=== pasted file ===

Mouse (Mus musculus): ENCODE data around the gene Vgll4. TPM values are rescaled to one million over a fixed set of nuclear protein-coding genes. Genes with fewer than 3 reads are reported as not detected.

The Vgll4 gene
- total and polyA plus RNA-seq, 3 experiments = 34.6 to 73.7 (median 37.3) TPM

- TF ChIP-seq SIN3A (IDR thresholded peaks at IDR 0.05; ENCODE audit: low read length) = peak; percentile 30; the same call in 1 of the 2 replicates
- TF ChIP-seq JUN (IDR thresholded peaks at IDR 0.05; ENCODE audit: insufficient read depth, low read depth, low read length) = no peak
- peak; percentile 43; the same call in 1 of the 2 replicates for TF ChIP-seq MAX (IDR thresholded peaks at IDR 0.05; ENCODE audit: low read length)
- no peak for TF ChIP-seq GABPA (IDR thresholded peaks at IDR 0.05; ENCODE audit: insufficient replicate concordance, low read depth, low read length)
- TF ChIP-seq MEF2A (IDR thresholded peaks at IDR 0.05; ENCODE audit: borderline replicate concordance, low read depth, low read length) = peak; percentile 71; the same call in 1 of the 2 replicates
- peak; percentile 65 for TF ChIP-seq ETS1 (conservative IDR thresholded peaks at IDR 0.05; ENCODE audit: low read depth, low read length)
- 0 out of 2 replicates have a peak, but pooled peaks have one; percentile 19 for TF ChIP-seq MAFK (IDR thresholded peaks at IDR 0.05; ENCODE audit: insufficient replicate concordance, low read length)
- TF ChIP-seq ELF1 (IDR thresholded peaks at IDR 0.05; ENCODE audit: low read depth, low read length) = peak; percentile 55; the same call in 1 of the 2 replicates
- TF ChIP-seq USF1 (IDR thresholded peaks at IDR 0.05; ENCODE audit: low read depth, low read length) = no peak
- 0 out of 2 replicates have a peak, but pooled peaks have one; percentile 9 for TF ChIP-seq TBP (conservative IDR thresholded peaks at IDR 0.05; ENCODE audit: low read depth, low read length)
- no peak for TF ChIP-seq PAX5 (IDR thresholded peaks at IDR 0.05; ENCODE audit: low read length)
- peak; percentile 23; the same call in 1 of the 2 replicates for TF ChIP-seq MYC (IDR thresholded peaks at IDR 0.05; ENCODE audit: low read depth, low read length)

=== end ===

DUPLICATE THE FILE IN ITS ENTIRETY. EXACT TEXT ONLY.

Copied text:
Mouse (Mus musculus): ENCODE data around the gene Vgll4. TPM values are rescaled to one million over a fixed set of nuclear protein-coding genes. Genes with fewer than 3 reads are reported as not detected.

The Vgll4 gene
- total and polyA plus RNA-seq, 3 experiments = 34.6 to 73.7 (median 37.3) TPM

- TF ChIP-seq SIN3A (IDR thresholded peaks at IDR 0.05; ENCODE audit: low read length) = peak; percentile 30; the same call in 1 of the 2 replicates
- TF ChIP-seq JUN (IDR thresholded peaks at IDR 0.05; ENCODE audit: insufficient read depth, low read depth, low read length) = no peak
- peak; percentile 43; the same call in 1 of the 2 replicates for TF ChIP-seq MAX (IDR thresholded peaks at IDR 0.05; ENCODE audit: low read length)
- no peak for TF ChIP-seq GABPA (IDR thresholded peaks at IDR 0.05; ENCODE audit: insufficient replicate concordance, low read depth, low read length)
- TF ChIP-seq MEF2A (IDR thresholded peaks at IDR 0.05; ENCODE audit: borderline replicate concordance, low read depth, low read length) = peak; percentile 71; the same call in 1 of the 2 replicates
- peak; percentile 65 for TF ChIP-seq ETS1 (conservative IDR thresholded peaks at IDR 0.05; ENCODE audit: low read depth, low read length)
- 0 out of 2 replicates have a peak, but pooled peaks have one; percentile 19 for TF ChIP-seq MAFK (IDR thresholded peaks at IDR 0.05; ENCODE audit: insufficient replicate concordance, low read length)
- TF ChIP-seq ELF1 (IDR thresholded peaks at IDR 0.05; ENCODE audit: low read depth, low read length) = peak; percentile 55; the same call in 1 of the 2 replicates
- TF ChIP-seq USF1 (IDR thresholded peaks at IDR 0.05; ENCODE audit: low read depth, low read length) = no peak
- 0 out of 2 replicates have a peak, but pooled peaks have one; percentile 9 for TF ChIP-seq TBP (conservative IDR thresholded peaks at IDR 0.05; ENCODE audit: low read depth, low read length)
- no peak for TF ChIP-seq PAX5 (IDR thresholded peaks at IDR 0.05; ENCODE audit: low read length)
- peak; percentile 23; the same call in 1 of the 2 replicates for TF ChIP-seq MYC (IDR thresholded peaks at IDR 0.05; ENCODE audit: low read depth, low read length)